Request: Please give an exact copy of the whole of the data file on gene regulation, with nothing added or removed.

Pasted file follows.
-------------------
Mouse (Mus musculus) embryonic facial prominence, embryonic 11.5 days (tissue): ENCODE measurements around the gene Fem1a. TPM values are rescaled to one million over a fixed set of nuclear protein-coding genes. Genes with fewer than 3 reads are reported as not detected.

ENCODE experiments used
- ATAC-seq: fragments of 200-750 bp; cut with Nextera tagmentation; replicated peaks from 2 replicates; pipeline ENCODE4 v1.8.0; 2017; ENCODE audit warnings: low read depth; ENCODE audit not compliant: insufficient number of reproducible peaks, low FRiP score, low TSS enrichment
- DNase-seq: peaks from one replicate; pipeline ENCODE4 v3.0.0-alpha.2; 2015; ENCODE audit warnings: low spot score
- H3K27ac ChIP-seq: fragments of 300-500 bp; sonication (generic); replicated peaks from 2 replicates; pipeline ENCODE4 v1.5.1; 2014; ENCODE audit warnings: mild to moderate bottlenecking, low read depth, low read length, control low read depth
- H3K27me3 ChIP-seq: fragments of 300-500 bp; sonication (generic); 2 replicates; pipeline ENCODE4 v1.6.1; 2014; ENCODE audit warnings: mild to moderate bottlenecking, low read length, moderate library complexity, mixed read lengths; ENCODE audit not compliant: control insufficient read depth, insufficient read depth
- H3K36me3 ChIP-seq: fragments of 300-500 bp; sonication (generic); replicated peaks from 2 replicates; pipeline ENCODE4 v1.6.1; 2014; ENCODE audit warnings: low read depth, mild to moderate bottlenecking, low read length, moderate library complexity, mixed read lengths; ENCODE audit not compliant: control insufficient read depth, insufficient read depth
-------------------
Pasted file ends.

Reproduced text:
Mouse (Mus musculus) embryonic facial prominence, embryonic 11.5 days (tissue): ENCODE measurements around the gene Fem1a. TPM values are rescaled to one million over a fixed set of nuclear protein-coding genes. Genes with fewer than 3 reads are reported as not detected.

ENCODE experiments used
- ATAC-seq: fragments of 200-750 bp; cut with Nextera tagmentation; replicated peaks from 2 replicates; pipeline ENCODE4 v1.8.0; 2017; ENCODE audit warnings: low read depth; ENCODE audit not compliant: insufficient number of reproducible peaks, low FRiP score, low TSS enrichment
- DNase-seq: peaks from one replicate; pipeline ENCODE4 v3.0.0-alpha.2; 2015; ENCODE audit warnings: low spot score
- H3K27ac ChIP-seq: fragments of 300-500 bp; sonication (generic); replicated peaks from 2 replicates; pipeline ENCODE4 v1.5.1; 2014; ENCODE audit warnings: mild to moderate bottlenecking, low read depth, low read length, control low read depth
- H3K27me3 ChIP-seq: fragments of 300-500 bp; sonication (generic); 2 replicates; pipeline ENCODE4 v1.6.1; 2014; ENCODE audit warnings: mild to moderate bottlenecking, low read length, moderate library complexity, mixed read lengths; ENCODE audit not compliant: control insufficient read depth, insufficient read depth
- H3K36me3 ChIP-seq: fragments of 300-500 bp; sonication (generic); replicated peaks from 2 replicates; pipeline ENCODE4 v1.6.1; 2014; ENCODE audit warnings: low read depth, mild to moderate bottlenecking, low read length, moderate library complexity, mixed read lengths; ENCODE audit not compliant: control insufficient read depth, insufficient read depth